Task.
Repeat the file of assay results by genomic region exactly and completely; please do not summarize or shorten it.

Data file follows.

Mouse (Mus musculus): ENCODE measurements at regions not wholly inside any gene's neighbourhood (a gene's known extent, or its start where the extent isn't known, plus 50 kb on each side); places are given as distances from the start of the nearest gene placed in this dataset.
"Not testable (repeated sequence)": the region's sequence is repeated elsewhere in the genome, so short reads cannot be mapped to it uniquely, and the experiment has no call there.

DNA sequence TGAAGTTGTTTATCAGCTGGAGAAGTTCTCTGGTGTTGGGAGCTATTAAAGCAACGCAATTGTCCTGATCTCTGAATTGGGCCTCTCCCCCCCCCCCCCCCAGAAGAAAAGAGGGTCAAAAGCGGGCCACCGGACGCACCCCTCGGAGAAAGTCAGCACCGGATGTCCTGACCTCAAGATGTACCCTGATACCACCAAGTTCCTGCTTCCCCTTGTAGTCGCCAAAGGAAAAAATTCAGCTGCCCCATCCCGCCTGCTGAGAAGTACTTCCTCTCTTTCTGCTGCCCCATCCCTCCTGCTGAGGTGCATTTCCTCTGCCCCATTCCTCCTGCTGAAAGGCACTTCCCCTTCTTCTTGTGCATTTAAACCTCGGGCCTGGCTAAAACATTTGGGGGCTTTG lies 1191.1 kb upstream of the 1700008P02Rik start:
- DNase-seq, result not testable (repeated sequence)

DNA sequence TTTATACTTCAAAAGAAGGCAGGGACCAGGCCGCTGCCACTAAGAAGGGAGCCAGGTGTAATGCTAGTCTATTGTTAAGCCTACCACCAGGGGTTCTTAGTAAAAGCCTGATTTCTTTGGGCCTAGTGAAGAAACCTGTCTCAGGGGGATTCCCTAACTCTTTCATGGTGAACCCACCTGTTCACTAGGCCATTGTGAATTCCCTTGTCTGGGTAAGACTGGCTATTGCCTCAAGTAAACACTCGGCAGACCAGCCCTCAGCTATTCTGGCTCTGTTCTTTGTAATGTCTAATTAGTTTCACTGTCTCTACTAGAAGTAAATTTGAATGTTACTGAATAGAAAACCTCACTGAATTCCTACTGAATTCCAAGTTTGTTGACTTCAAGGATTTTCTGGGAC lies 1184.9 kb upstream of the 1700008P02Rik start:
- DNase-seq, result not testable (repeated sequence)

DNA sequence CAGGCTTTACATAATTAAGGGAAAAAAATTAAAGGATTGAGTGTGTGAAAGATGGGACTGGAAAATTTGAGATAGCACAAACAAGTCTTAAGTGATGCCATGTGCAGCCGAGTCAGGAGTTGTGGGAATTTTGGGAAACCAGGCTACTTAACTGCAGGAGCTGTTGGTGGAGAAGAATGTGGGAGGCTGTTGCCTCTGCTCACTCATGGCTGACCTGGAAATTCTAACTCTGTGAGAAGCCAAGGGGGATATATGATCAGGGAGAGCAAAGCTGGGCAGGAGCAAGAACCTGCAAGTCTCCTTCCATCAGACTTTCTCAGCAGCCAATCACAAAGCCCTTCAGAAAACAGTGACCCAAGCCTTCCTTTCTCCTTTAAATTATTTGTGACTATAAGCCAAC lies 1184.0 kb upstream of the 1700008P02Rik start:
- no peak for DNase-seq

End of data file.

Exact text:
Mouse (Mus musculus): ENCODE measurements at regions not wholly inside any gene's neighbourhood (a gene's known extent, or its start where the extent isn't known, plus 50 kb on each side); places are given as distances from the start of the nearest gene placed in this dataset.
"Not testable (repeated sequence)": the region's sequence is repeated elsewhere in the genome, so short reads cannot be mapped to it uniquely, and the experiment has no call there.

DNA sequence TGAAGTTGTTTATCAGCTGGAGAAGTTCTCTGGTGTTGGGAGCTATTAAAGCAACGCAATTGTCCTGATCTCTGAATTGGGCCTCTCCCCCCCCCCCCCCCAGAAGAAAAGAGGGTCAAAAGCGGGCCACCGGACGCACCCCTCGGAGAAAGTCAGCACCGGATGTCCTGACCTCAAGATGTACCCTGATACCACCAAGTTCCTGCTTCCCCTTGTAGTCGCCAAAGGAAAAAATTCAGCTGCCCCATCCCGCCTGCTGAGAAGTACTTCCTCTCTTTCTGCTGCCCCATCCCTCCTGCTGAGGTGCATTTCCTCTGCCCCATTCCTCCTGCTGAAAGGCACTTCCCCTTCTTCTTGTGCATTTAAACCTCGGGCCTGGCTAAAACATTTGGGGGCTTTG lies 1191.1 kb upstream of the 1700008P02Rik start:
- DNase-seq, result not testable (repeated sequence)

DNA sequence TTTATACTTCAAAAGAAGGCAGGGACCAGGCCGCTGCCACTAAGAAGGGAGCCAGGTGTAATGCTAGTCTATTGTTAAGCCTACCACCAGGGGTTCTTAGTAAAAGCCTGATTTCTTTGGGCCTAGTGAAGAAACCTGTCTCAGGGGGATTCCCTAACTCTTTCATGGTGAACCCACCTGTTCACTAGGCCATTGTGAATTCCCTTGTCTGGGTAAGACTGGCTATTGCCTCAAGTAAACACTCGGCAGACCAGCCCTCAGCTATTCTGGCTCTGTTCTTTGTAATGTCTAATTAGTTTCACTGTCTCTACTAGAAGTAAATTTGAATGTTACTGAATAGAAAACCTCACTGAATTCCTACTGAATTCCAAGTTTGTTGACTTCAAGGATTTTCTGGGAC lies 1184.9 kb upstream of the 1700008P02Rik start:
- DNase-seq, result not testable (repeated sequence)

DNA sequence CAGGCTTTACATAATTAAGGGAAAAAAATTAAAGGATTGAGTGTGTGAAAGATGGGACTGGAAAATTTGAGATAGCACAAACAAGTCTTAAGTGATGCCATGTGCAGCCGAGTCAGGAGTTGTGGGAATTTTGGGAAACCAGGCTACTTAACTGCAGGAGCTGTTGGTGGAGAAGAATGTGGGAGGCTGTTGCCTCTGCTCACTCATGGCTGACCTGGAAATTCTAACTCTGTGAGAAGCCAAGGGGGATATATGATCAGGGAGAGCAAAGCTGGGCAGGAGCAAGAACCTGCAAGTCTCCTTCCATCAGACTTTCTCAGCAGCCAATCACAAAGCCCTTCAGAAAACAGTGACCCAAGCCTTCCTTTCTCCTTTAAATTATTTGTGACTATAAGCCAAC lies 1184.0 kb upstream of the 1700008P02Rik start:
- no peak for DNase-seq